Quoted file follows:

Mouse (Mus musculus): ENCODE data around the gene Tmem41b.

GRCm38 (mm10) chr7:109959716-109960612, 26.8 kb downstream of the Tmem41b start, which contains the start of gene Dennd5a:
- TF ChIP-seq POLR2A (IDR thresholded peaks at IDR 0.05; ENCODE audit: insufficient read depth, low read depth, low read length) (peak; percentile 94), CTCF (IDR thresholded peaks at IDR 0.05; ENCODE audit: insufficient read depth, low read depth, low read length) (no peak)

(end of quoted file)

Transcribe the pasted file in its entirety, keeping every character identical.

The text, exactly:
Mouse (Mus musculus): ENCODE data around the gene Tmem41b.

GRCm38 (mm10) chr7:109959716-109960612, 26.8 kb downstream of the Tmem41b start, which contains the start of gene Dennd5a:
- TF ChIP-seq POLR2A (IDR thresholded peaks at IDR 0.05; ENCODE audit: insufficient read depth, low read depth, low read length) (peak; percentile 94), CTCF (IDR thresholded peaks at IDR 0.05; ENCODE audit: insufficient read depth, low read depth, low read length) (no peak)